Bioeconomy is creating value based on biological resources. Greenhouse production provides the best conditions to maximize photosynthesis, and thus crop and product quality, as well as to minimize resource use per unit of product. It is also a prerequisite to supply the market with fresh, healthy, Norwegian vegetables all year round. However, greenhouse production is very capital-, knowledge- and resource-intensive. In Norway, it requires natural gas for heating and CO2 supply to the plants, which results in relatively high CO2 emissions. To be able to develop sustainable greenhouse production systems, it is necessary to come up with solutions that can reduce the CO2 footprint. In recent years, there have been several technological innovations on the market that can contribute to this. But these are often expensive and not always adapted to Norwegian conditions. For Norwegian producers to be able to invest in climate-friendly solutions, these must be profitable. New knowledge is needed to support restructuring in Norwegian greenhouse production.
The main goal of the project is to increase knowledge about sustainable production systems in greenhouses based on renewable energy sources. The project will help to improve food security and access to high-quality Norwegian vegetables, intensify production, increase profitability, and reduce climate impact.
In the project, effects of light, temperature, humidity, and CO2 concentration on production and quality were quantified. We invested in modern technical aids for monitoring plant growth (photosynthesis rate, water uptake and evaporation) and controlling the greenhouse climate, which was used and tested in a newly built experimental greenhouse at NIBIO Særheim. We also invested in LED (Light Emitting Diodes) lamps, which are more energy efficient than the traditional HPS (High Pressure Sodium) lamps. Results showed that LED lamps were effective for plant growth, but that adapted climate control and plant treatment was required to achieve optimal photosynthesis. Further studies showed that LED light between plant rows led to an increase in photosynthesis in the lower leaves of the plant population, which affected root pressure and tomato fruit size. It was shown that placing lamps in the top of greenhouses was more efficient for production than placing lamps between plants. Tomato quality, both sugar and acid content, both of which affect taste, was positively affected by LED and HPS light.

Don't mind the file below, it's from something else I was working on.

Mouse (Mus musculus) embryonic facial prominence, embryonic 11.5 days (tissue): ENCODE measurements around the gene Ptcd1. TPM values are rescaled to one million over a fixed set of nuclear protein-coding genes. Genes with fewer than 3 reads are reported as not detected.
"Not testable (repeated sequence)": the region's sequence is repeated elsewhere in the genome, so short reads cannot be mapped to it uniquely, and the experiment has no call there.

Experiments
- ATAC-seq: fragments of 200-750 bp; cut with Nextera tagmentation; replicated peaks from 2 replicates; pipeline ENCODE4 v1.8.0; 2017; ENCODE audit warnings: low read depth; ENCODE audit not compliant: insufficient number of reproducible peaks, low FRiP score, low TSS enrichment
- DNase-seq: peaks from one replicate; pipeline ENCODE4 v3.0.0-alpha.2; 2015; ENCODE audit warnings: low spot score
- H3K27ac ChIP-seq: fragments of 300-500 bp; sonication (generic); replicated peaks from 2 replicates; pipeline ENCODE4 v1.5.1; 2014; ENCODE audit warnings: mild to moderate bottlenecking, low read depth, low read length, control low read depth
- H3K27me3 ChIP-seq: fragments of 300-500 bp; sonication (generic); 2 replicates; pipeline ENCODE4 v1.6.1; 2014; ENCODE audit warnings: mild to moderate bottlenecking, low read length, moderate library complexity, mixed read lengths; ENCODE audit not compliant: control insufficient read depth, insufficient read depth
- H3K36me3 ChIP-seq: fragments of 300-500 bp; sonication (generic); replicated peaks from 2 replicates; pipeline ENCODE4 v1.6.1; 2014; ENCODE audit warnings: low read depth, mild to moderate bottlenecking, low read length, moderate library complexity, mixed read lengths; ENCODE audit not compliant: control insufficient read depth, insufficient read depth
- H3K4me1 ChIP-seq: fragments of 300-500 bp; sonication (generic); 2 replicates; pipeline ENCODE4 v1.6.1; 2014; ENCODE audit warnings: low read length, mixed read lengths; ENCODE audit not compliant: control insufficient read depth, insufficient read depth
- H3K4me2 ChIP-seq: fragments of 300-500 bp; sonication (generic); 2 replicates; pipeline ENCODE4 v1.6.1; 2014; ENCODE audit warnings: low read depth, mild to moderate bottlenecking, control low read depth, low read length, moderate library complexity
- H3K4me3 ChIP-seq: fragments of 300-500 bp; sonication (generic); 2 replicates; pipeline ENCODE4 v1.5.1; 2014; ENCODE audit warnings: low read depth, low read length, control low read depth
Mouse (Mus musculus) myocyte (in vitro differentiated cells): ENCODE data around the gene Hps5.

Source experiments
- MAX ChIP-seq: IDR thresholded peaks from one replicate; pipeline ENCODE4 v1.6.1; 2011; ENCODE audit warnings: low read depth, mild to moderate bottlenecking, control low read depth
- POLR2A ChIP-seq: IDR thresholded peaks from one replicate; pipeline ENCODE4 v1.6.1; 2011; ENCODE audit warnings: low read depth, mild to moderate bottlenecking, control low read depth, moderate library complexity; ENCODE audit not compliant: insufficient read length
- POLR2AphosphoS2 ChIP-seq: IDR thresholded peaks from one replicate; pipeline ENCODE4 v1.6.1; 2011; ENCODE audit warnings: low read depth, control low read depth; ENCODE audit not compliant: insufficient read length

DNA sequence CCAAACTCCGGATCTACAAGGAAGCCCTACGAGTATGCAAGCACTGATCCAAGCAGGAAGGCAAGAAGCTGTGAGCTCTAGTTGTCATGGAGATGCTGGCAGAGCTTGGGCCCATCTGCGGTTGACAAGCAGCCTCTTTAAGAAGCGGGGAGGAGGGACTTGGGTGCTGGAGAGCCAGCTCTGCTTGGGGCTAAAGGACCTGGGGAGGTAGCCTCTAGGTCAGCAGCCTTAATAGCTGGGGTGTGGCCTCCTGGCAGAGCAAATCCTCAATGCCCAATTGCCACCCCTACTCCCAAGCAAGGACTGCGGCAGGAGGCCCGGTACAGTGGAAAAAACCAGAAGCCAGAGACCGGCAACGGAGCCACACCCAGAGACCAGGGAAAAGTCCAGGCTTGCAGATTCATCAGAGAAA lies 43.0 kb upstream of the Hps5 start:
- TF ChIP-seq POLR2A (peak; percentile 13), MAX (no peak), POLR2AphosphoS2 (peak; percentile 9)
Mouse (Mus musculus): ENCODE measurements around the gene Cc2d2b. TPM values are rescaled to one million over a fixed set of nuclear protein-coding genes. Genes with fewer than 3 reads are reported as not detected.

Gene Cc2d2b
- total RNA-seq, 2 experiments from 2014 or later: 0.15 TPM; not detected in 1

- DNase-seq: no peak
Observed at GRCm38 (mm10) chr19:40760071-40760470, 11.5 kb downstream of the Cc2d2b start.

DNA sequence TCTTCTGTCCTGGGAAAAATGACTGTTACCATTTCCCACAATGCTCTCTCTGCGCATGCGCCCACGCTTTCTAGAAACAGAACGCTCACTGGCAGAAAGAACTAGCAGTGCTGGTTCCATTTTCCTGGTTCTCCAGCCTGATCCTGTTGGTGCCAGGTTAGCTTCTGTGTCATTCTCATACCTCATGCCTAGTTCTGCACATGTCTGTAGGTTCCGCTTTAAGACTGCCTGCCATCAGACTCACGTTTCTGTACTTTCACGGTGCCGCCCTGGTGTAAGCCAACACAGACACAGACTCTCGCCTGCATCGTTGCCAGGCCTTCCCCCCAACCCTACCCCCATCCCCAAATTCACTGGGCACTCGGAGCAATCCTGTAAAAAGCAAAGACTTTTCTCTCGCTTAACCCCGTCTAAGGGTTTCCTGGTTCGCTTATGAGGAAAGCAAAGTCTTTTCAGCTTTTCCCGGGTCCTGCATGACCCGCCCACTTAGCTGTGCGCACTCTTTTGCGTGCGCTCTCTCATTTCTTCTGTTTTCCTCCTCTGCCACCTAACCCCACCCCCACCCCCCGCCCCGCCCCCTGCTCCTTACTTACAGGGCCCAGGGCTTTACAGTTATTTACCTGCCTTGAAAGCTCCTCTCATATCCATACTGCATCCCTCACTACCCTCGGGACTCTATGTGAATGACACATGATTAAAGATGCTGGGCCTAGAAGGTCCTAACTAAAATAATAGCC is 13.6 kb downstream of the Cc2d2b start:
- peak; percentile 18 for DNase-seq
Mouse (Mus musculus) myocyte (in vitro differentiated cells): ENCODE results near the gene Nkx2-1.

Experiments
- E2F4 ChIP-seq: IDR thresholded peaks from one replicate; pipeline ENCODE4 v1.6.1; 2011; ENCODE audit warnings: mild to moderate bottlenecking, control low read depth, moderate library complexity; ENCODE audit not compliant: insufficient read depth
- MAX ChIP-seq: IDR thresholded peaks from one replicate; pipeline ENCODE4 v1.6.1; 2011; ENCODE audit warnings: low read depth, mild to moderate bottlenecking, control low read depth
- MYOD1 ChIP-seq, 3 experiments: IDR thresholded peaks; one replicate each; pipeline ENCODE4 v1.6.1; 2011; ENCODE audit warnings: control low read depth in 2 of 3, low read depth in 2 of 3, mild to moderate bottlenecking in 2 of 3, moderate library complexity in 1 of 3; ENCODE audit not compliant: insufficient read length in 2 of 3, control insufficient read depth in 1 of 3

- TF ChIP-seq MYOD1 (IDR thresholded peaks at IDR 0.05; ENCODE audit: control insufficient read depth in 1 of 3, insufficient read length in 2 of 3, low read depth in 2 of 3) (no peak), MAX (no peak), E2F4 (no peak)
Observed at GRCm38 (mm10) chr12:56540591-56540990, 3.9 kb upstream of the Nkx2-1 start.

Today's production method of greenhouse vegetables gives 30-40% emissions of nutrients. To reduce use of resources, it is possible to adapt irrigation techniques and recycle fertilizer water, but this is related to high risk and costs. In the project, a system was developed with biofilters for recycling of organic nutrients, residual material from biogas production, in tomato production. Results showed that the system was, after an establishment period with adapted bacterial cultures, able to convert organic nutrients from bio-residue to plant-available nutrients. Tomato yield and quality were compared with traditional production. It was investigated how the addition of plant growth promoting bacteria could make the system more sustainable and profitable.
Salad bars are becoming increasingly popular. It was shown that Norwegians ate on average of 262 grams of fresh vegetables for lunch in canteens. Results showed that consumption of fresh Norwegian greenhouse vegetables could be increased by focusing on color and the addition of meat and other proteins. Customers were not tempted by the cheap import tomatoes that were often used. A blind test was carried out where Norwegian and imported tomatoes were offered to customers in five different canteens. The results showed that 84% of 574 canteen visitors preferred Norwegian tomatoes due to better taste.